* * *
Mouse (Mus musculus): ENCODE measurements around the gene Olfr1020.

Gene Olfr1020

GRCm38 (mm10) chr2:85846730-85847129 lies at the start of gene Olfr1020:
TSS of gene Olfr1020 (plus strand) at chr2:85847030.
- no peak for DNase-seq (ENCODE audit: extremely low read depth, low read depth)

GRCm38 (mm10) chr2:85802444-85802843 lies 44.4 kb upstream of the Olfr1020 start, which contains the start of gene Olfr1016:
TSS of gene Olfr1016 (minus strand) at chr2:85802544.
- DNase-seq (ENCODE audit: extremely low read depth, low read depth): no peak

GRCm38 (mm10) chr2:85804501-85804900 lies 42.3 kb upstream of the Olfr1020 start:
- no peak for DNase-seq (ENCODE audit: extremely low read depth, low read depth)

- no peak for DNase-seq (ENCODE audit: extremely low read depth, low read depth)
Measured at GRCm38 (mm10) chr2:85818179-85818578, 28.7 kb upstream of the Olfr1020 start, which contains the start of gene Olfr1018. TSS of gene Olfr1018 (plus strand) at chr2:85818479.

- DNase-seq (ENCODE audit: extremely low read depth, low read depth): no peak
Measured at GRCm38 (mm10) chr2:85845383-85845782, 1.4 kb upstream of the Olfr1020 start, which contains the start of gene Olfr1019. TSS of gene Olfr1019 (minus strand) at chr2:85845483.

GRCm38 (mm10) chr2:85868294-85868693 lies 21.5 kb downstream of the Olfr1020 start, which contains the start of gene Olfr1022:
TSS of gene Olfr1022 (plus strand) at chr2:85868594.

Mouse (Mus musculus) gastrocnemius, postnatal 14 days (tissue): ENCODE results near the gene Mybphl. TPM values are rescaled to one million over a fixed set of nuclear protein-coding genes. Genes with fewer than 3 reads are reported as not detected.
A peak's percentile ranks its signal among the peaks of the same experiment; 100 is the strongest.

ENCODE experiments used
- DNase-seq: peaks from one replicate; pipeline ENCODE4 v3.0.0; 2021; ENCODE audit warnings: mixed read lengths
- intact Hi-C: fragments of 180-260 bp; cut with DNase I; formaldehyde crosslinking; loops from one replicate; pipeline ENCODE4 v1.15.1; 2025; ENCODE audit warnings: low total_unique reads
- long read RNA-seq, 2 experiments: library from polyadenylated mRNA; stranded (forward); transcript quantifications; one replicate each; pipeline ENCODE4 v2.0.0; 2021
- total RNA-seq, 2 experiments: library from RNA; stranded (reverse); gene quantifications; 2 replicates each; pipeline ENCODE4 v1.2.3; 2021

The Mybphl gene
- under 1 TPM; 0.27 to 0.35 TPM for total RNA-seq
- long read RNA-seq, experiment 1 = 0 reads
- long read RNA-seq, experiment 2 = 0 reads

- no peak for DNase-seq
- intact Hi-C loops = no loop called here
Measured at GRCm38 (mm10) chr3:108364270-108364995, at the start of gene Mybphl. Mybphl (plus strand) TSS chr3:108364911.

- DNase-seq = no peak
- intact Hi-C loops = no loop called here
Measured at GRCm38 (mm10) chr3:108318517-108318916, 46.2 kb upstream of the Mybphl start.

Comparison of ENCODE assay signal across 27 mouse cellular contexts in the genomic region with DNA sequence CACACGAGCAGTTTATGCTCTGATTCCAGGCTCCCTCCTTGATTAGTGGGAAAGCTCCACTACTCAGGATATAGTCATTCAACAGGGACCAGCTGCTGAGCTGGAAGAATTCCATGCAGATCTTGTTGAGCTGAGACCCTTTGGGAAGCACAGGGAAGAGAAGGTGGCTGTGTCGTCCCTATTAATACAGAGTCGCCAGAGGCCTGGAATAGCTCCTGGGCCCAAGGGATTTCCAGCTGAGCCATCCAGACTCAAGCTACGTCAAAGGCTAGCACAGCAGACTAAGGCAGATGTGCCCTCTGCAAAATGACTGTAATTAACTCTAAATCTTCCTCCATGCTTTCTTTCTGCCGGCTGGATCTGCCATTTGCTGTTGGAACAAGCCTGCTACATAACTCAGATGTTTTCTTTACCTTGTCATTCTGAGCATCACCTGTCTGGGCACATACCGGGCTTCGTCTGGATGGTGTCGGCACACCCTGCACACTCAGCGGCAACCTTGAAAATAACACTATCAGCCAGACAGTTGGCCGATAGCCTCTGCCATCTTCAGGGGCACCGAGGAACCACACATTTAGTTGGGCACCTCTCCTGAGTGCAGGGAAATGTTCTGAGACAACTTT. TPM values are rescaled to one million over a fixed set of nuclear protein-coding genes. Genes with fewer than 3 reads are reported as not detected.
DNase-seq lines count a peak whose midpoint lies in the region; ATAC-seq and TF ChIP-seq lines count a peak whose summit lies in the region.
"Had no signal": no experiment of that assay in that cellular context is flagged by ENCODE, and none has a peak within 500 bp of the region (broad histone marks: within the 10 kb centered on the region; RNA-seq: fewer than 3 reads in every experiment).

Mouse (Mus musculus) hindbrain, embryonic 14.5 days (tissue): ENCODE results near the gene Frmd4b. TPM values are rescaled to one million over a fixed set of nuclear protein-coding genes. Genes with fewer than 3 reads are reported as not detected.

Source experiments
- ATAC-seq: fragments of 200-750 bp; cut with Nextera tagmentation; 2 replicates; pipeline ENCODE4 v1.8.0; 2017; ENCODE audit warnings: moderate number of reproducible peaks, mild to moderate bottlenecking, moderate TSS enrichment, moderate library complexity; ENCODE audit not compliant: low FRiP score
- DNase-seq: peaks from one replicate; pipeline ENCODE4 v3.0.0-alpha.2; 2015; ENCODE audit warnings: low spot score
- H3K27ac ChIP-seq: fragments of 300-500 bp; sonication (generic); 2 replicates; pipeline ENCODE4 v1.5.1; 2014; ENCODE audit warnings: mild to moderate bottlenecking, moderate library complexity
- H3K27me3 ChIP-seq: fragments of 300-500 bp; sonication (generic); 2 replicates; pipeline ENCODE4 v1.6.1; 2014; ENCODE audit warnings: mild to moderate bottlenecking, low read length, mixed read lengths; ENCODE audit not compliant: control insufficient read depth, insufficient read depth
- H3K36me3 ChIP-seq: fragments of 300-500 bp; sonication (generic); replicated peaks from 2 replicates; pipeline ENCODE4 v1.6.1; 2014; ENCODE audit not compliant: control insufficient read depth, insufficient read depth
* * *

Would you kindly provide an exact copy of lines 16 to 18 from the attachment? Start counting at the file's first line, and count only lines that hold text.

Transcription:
TSS of gene Olfr1022 (plus strand) at chr2:85868594.

Mouse (Mus musculus) gastrocnemius, postnatal 14 days (tissue): ENCODE results near the gene Mybphl. TPM values are rescaled to one million over a fixed set of nuclear protein-coding genes. Genes with fewer than 3 reads are reported as not detected.
A peak's percentile ranks its signal among the peaks of the same experiment; 100 is the strongest.